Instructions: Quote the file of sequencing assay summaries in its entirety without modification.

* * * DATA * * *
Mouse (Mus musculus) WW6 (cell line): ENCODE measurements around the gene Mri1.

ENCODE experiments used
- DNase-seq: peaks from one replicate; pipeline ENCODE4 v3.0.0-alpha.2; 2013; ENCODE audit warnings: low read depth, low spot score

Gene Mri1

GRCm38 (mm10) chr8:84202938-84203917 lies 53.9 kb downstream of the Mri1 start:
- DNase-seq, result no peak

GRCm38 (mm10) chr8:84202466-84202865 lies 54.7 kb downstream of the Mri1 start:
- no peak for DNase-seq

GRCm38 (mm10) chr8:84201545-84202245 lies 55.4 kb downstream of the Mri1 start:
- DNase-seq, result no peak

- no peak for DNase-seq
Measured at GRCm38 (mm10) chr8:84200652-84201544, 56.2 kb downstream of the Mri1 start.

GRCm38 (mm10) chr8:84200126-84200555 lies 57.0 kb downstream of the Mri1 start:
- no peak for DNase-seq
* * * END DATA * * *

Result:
Mouse (Mus musculus) WW6 (cell line): ENCODE measurements around the gene Mri1.

ENCODE experiments used
- DNase-seq: peaks from one replicate; pipeline ENCODE4 v3.0.0-alpha.2; 2013; ENCODE audit warnings: low read depth, low spot score

Gene Mri1

GRCm38 (mm10) chr8:84202938-84203917 lies 53.9 kb downstream of the Mri1 start:
- DNase-seq, result no peak

GRCm38 (mm10) chr8:84202466-84202865 lies 54.7 kb downstream of the Mri1 start:
- no peak for DNase-seq

GRCm38 (mm10) chr8:84201545-84202245 lies 55.4 kb downstream of the Mri1 start:
- DNase-seq, result no peak

- no peak for DNase-seq
Measured at GRCm38 (mm10) chr8:84200652-84201544, 56.2 kb downstream of the Mri1 start.

GRCm38 (mm10) chr8:84200126-84200555 lies 57.0 kb downstream of the Mri1 start:
- no peak for DNase-seq